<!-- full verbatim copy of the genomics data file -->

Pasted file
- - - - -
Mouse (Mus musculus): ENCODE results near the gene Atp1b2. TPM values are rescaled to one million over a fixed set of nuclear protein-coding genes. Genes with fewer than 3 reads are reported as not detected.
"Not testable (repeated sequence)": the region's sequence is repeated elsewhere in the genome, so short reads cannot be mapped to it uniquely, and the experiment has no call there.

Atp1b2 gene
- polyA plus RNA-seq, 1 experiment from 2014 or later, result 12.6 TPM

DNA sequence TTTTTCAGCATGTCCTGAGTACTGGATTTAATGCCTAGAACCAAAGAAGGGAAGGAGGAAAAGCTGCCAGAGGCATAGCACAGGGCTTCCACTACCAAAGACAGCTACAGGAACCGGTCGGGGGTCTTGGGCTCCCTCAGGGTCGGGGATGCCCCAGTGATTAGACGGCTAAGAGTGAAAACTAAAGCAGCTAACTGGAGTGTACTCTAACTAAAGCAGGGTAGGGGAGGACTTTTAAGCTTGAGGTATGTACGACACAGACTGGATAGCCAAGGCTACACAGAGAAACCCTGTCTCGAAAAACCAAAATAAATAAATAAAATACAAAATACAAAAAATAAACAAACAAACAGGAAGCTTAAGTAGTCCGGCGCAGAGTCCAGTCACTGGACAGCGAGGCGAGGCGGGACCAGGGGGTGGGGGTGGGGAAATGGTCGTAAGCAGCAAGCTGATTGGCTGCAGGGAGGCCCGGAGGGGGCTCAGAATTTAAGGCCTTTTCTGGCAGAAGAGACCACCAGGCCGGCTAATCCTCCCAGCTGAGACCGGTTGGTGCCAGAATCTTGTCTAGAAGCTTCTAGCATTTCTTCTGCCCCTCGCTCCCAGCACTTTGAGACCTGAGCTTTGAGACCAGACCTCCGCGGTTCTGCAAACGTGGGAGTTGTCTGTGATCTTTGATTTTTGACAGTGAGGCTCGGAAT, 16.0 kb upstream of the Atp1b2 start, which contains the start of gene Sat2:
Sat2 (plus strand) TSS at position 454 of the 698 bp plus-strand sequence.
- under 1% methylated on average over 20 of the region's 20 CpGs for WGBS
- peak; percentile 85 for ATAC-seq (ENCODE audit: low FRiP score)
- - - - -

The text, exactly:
Mouse (Mus musculus): ENCODE results near the gene Atp1b2. TPM values are rescaled to one million over a fixed set of nuclear protein-coding genes. Genes with fewer than 3 reads are reported as not detected.
"Not testable (repeated sequence)": the region's sequence is repeated elsewhere in the genome, so short reads cannot be mapped to it uniquely, and the experiment has no call there.

Atp1b2 gene
- polyA plus RNA-seq, 1 experiment from 2014 or later, result 12.6 TPM

DNA sequence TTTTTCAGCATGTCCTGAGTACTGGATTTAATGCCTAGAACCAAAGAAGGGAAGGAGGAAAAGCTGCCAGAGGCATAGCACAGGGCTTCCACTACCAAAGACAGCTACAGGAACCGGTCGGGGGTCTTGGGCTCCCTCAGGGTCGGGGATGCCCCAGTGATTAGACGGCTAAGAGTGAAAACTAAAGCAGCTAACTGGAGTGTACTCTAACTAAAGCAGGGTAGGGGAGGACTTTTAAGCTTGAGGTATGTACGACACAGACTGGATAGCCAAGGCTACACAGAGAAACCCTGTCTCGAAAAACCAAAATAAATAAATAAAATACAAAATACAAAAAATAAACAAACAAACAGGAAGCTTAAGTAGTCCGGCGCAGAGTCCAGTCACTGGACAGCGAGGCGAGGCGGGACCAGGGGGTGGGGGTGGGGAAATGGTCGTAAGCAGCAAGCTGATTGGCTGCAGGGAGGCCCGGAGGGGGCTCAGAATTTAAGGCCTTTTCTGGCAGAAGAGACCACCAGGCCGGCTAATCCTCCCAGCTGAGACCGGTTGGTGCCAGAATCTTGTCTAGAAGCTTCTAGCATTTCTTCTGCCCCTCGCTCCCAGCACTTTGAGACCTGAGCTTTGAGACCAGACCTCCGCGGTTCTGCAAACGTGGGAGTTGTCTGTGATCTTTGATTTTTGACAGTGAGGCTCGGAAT, 16.0 kb upstream of the Atp1b2 start, which contains the start of gene Sat2:
Sat2 (plus strand) TSS at position 454 of the 698 bp plus-strand sequence.
- under 1% methylated on average over 20 of the region's 20 CpGs for WGBS
- peak; percentile 85 for ATAC-seq (ENCODE audit: low FRiP score)